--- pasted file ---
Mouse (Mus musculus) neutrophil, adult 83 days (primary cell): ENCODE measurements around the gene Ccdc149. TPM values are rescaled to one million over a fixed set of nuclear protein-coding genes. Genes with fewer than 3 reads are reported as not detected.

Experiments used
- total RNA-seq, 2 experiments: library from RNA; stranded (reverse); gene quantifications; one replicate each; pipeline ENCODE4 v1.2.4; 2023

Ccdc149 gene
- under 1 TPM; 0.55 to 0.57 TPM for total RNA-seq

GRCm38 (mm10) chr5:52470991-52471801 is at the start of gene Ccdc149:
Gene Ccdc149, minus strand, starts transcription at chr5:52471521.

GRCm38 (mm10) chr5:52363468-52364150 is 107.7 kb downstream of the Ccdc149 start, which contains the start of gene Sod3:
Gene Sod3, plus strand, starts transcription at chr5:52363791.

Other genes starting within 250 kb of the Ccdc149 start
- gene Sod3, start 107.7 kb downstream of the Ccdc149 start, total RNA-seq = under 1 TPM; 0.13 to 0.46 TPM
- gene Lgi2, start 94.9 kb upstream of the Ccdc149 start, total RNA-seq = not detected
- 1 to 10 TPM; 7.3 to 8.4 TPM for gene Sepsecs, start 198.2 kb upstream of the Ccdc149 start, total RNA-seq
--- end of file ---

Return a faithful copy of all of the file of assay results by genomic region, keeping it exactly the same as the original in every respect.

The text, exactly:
Mouse (Mus musculus) neutrophil, adult 83 days (primary cell): ENCODE measurements around the gene Ccdc149. TPM values are rescaled to one million over a fixed set of nuclear protein-coding genes. Genes with fewer than 3 reads are reported as not detected.

Experiments used
- total RNA-seq, 2 experiments: library from RNA; stranded (reverse); gene quantifications; one replicate each; pipeline ENCODE4 v1.2.4; 2023

Ccdc149 gene
- under 1 TPM; 0.55 to 0.57 TPM for total RNA-seq

GRCm38 (mm10) chr5:52470991-52471801 is at the start of gene Ccdc149:
Gene Ccdc149, minus strand, starts transcription at chr5:52471521.

GRCm38 (mm10) chr5:52363468-52364150 is 107.7 kb downstream of the Ccdc149 start, which contains the start of gene Sod3:
Gene Sod3, plus strand, starts transcription at chr5:52363791.

Other genes starting within 250 kb of the Ccdc149 start
- gene Sod3, start 107.7 kb downstream of the Ccdc149 start, total RNA-seq = under 1 TPM; 0.13 to 0.46 TPM
- gene Lgi2, start 94.9 kb upstream of the Ccdc149 start, total RNA-seq = not detected
- 1 to 10 TPM; 7.3 to 8.4 TPM for gene Sepsecs, start 198.2 kb upstream of the Ccdc149 start, total RNA-seq